“A man who, beyond the age of 26, finds himself on a bus can count himself as a failure,” UK Prime Minister Thatcher once said, according to legend

Summing up

In your eyes, how does all of this look today, a full generation later?

# # #

About the editor: 

Eric Britton
9, rue Gabillot, 69003 Lyon France

Bio: Educated as a development economist, Francis Eric Knight-Britton is an American political scientist, teacher and sustainability activist who has worked on missions and advisory assignments on all continents. Professor of Sustainable Development, Economy and Democracy at the Institut Supérieur de Gestion (Paris), he is MD of EcoPlan Association, an independent non-profit advisory network providing strategic counsel for government and business on policy and decision issues involving complex systems, social-technical change, civil society and sustainable development. Founding editor of World Streets: The Politics of Transport in Cities | See Britton online at https://goo.gl/9CJXTh, @ericbritton. @worldstreets and britton@ecoplan.org

View complete profile

 

TRANSITION CITIES: Selected Wikipedia checklist of key terms, concepts and references

Intended as a handy research aid, checklist and reminder for students, researchers and others digging into the Slow City and related technical and policy challenges. A certain familiarity with these concepts is desirable; more than that I would say essential.

It is particularly important that those responsible for planning and policy be comfortable with these concepts. Anyone prepared to work in the field will already have familiarity with, say,  9 out of 10 of the concepts identified here.  It concerns the stuff of sustainable transport, sustainable mobility and sustainable cities.  (I would draw your attention particularly to those entries that are marked with two  asterisks * * which touch on some of the more subtle and essential components of a sustainable transport policy.)

Continue reading

Op-Ed 2010 Archives: Sharing/Strategy for a Small Planet. Part I

After many decades of a single dominant city-shaping transportation pattern – i.e., for those who could afford it: owning and driving our own cars, trucks, motorcycles and bicycles, getting into taxis by ourselves, riding in streets that are designed for cars and not much else — there is considerable evidence accumulating that we have already entered into a world of new mobility practices that are changing the transportation and city landscape in many ways. It has to do with sharing, as opposed to outright ownership. But strange to say, this trend seems to have escaped the attention of the policymakers in many of the institutions directly concerned. Continue reading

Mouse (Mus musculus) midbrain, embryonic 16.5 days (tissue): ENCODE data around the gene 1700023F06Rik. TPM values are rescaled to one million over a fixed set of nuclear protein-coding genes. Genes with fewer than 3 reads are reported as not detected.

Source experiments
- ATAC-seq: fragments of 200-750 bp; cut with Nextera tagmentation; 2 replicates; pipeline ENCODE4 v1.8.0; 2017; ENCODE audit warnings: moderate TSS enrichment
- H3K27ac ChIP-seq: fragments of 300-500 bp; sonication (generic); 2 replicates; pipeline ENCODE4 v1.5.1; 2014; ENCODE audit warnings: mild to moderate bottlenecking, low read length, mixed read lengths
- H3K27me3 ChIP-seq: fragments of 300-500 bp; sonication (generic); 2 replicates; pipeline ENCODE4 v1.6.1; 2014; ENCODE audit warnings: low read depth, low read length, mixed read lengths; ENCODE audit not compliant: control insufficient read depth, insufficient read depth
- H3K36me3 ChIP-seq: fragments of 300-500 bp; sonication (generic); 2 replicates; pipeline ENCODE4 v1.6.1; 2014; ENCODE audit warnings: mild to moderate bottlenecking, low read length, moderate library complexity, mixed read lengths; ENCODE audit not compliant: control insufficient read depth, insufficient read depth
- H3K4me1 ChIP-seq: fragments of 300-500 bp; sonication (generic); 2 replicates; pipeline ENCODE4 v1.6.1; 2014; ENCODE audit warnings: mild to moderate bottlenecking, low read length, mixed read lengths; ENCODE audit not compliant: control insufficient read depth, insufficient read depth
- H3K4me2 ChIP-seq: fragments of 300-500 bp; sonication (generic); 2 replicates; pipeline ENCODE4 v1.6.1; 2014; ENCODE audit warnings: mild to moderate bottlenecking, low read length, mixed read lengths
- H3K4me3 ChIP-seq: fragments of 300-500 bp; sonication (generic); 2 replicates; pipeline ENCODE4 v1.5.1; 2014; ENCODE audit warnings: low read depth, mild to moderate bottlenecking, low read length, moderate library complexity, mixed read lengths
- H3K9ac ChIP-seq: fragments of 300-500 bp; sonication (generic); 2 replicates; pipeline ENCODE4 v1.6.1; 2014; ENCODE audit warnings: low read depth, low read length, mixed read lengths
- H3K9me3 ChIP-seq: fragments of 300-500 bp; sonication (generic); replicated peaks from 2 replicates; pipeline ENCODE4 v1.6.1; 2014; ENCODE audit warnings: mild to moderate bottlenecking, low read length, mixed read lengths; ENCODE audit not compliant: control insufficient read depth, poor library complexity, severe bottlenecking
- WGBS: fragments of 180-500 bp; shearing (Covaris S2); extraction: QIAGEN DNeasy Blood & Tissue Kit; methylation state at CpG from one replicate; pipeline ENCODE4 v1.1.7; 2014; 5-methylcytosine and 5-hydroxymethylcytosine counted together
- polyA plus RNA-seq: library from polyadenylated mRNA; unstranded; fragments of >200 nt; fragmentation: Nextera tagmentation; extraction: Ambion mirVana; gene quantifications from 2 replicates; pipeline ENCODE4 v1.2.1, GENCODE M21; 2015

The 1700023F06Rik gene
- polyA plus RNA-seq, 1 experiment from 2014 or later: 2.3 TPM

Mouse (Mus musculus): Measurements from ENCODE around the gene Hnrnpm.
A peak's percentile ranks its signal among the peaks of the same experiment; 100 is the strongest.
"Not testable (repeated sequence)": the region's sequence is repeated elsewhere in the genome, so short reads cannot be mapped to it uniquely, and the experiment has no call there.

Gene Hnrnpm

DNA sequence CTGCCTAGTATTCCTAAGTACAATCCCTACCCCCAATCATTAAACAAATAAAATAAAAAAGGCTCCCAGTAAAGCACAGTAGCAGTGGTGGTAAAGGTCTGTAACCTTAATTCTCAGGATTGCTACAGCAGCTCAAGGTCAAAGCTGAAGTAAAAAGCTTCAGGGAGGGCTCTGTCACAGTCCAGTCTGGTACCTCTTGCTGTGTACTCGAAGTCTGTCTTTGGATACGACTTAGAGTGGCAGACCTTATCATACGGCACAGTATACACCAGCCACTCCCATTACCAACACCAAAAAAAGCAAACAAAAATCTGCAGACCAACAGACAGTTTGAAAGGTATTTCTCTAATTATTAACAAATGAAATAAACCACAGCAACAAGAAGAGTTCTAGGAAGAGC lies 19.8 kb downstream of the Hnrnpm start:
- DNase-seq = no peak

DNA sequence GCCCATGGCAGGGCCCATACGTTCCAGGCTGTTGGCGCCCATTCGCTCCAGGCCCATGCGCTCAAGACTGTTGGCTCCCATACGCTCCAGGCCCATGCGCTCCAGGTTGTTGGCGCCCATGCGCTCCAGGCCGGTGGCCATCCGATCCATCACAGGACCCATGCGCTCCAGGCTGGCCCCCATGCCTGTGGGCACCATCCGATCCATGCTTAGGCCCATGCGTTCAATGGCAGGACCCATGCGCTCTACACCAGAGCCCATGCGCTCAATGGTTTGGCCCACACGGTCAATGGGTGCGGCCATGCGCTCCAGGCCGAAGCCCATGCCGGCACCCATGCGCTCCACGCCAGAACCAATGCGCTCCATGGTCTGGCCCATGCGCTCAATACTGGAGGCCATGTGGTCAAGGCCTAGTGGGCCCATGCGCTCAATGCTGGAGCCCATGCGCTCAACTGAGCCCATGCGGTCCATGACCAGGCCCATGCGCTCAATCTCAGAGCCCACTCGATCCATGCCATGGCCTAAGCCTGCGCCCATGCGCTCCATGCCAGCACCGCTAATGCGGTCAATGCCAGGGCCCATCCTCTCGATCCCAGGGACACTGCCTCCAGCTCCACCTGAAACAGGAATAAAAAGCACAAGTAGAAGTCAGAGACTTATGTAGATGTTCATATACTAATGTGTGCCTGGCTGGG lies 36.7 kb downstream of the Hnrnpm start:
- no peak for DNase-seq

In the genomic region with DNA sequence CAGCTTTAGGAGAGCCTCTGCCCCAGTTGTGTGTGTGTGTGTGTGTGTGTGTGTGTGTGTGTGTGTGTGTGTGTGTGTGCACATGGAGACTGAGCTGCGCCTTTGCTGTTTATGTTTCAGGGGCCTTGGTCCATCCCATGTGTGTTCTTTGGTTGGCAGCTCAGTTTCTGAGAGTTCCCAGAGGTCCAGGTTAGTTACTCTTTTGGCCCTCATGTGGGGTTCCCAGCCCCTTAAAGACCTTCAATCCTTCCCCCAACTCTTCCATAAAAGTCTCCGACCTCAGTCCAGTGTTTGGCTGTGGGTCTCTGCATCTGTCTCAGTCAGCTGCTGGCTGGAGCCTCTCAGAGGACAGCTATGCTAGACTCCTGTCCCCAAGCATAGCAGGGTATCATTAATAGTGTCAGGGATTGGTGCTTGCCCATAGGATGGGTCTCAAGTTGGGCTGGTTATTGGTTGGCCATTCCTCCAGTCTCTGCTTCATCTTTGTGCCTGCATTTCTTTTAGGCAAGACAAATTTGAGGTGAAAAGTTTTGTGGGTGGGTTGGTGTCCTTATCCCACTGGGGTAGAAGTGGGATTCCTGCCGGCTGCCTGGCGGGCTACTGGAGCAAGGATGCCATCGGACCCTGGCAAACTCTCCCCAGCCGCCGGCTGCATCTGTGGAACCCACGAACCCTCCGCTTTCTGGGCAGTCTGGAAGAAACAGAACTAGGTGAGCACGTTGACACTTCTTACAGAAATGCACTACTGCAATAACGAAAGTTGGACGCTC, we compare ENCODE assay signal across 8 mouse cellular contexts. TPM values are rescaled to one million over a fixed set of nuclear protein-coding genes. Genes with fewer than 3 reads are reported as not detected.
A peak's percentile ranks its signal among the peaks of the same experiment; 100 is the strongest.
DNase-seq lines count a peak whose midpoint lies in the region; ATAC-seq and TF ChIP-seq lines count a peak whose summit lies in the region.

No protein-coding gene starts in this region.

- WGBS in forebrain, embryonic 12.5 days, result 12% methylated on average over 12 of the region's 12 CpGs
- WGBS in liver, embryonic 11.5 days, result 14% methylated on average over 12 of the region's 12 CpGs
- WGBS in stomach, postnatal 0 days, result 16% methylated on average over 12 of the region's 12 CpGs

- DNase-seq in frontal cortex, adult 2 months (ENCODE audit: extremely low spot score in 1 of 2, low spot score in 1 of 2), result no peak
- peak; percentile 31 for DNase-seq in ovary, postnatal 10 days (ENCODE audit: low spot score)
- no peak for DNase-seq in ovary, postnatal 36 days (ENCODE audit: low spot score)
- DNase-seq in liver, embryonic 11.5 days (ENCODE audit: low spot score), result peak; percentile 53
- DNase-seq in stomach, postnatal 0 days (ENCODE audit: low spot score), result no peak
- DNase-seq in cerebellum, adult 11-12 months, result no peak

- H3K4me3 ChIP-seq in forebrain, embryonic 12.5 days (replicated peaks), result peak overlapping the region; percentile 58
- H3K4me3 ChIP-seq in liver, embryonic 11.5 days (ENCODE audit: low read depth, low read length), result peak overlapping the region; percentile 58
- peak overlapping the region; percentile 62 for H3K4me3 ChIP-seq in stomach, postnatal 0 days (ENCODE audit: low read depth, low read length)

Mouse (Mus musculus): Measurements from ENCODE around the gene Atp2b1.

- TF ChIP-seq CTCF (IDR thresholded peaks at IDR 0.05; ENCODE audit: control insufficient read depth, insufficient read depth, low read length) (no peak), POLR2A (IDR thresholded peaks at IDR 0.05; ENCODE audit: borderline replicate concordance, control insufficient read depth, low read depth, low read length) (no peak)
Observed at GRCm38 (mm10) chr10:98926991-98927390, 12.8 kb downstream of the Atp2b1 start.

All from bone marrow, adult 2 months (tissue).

Op-Ed: Handling Uncertainty in Transport Planning and Decision Making

TRAFFUC LIGHT TREE - LARGE

Report of a roundtable discussion held in London on 20 July 2018.

– by Glenn Lyons.  Full report available from: http://eprints.uwe.ac.uk/37926

Abstract

In the 1700s, the French philosopher Voltaire reportedly said “Uncertainty is an uncomfortable position. But certainty is an absurd one.” The transport sector is becoming increasingly alive to how uncertain the future is. There is significant (or ‘deep’) uncertainty about the extent to which existing trends, relationships, technologies, economic and social forces, preferences and constraints will carry into the future. Uncomfortable though it may be, there is a need in our transport planning and decision making to avoid absurdity and address this. This report reflects the insights gained from a roundtable workshop in London convened to discuss the matter.

Continue reading

Archives: Stockholm Partnerships for Sustainable Cities: 2002

A hero is someone who does what he can: the others do not.
– Romain Rolland, Nobel in Literature, 1915

From the editor : EcoPlan International, Paris, 28 September 2018.

Back in 2002 I was invited by the mayor of Stockholm and the team behind the Stockholm Partnership for Sustainable Cities to join them as Senior International Adviser and Jury Chairman, working together with team leaders, Adam Holmström and Gregor Hackman, to prepare, conduct and follow-up on this major collaborative  international event. We thought you might find some interest on how these challenges of sustainable cities were being looked at and dealt with (or not) sixteen long years ago. For the full program you can click here to   http://bit.ly/2xZgpvP . In this brief extract, we introduce the international jury: outstanding thinkers and leaders working in many different ways on the challenges of sustainable cities, most of whom are still, happily, continuing to work on these challenges today.

Continue reading